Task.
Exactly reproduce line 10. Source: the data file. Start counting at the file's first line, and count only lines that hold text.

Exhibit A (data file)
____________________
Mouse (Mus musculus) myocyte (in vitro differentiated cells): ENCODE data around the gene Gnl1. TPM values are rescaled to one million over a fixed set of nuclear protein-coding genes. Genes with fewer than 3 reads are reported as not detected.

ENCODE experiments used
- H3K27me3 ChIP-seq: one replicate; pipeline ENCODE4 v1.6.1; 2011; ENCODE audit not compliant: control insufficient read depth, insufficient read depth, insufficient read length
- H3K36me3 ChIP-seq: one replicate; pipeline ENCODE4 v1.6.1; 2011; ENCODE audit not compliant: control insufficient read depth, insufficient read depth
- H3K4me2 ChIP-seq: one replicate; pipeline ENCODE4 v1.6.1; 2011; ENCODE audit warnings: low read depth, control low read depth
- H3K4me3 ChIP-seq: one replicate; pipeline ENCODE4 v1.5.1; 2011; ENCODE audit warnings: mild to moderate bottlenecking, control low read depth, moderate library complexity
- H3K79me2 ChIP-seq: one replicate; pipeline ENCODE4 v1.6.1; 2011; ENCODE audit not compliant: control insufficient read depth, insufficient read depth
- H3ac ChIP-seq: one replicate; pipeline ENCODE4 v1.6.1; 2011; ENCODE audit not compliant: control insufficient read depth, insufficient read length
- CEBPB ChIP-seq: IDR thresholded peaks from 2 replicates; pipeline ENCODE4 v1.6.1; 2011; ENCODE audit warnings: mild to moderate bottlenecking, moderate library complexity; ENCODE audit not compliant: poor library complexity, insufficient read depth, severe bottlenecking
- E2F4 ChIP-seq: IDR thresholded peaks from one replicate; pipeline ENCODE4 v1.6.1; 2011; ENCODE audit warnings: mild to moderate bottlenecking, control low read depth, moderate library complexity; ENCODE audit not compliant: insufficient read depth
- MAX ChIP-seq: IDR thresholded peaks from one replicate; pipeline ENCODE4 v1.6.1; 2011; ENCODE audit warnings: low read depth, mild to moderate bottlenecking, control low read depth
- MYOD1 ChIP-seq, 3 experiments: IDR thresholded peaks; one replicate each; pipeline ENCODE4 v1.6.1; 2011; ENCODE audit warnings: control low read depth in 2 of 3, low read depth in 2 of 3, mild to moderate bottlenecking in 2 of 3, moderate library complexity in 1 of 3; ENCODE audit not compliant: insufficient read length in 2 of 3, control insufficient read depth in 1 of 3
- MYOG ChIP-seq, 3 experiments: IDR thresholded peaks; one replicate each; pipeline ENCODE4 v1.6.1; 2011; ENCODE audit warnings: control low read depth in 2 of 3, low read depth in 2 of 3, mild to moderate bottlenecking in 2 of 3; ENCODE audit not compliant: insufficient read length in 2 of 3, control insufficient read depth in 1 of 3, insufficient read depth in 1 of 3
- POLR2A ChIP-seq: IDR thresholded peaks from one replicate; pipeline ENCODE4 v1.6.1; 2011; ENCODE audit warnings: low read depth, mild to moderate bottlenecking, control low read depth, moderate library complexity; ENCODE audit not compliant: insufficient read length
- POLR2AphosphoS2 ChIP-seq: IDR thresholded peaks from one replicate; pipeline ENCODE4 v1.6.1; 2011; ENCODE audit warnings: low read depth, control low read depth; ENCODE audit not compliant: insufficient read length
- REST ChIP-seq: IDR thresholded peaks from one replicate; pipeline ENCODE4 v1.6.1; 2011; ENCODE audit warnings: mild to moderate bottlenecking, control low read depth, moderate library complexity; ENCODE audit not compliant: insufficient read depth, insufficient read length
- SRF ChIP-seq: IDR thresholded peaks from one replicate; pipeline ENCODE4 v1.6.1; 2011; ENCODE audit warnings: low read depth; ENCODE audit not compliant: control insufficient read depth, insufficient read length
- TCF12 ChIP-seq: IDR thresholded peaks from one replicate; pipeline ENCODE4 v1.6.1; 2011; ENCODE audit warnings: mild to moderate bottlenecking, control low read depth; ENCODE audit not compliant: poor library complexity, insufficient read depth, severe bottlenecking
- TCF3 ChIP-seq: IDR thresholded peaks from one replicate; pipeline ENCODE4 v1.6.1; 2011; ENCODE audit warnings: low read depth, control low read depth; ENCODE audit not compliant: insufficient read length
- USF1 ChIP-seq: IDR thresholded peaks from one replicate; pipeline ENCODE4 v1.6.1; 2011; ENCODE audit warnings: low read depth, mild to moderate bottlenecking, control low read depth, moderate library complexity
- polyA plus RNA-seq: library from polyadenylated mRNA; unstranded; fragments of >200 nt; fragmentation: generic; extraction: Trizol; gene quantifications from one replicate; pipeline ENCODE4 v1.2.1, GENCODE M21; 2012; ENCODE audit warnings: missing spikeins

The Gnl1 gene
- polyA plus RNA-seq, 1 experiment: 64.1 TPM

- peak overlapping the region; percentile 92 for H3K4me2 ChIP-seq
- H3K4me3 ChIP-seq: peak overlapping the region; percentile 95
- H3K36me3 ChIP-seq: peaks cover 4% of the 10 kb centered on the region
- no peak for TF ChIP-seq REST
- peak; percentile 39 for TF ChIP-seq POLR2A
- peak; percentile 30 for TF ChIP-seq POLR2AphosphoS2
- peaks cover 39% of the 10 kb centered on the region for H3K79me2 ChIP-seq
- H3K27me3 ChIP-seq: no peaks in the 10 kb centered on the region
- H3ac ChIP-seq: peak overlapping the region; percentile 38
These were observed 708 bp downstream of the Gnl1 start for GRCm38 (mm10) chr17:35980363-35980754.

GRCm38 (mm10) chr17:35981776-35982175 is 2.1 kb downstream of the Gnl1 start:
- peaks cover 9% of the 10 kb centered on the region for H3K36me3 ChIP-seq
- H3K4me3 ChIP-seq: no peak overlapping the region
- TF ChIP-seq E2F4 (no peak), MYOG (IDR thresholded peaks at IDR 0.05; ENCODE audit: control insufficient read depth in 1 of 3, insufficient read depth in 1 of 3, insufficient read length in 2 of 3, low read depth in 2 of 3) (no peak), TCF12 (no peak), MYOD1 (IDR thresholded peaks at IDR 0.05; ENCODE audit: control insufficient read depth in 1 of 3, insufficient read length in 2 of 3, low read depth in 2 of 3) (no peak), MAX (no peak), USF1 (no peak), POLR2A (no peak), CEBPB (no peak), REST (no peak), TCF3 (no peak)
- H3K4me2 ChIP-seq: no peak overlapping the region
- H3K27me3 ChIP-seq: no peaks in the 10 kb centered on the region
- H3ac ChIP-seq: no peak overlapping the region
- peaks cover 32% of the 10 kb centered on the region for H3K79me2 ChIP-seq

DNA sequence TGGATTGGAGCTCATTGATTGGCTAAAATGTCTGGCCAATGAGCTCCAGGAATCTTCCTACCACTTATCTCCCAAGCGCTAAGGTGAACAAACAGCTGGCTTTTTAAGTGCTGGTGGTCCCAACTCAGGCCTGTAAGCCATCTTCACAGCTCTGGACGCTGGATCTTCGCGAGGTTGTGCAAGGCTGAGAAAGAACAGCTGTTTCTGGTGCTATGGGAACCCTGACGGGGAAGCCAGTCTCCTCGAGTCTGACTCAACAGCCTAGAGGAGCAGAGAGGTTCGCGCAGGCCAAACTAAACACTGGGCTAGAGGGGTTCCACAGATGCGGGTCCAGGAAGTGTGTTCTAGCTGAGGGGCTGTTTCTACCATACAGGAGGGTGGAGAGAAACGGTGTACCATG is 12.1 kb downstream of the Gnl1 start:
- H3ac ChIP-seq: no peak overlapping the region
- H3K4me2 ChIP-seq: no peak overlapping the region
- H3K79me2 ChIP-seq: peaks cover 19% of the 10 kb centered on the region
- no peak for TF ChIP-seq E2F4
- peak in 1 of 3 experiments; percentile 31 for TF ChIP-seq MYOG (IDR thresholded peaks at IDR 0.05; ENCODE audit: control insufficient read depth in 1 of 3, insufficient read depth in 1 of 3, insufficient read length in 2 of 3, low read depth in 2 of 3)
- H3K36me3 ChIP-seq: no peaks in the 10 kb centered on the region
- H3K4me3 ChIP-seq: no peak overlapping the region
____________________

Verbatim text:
- E2F4 ChIP-seq: IDR thresholded peaks from one replicate; pipeline ENCODE4 v1.6.1; 2011; ENCODE audit warnings: mild to moderate bottlenecking, control low read depth, moderate library complexity; ENCODE audit not compliant: insufficient read depth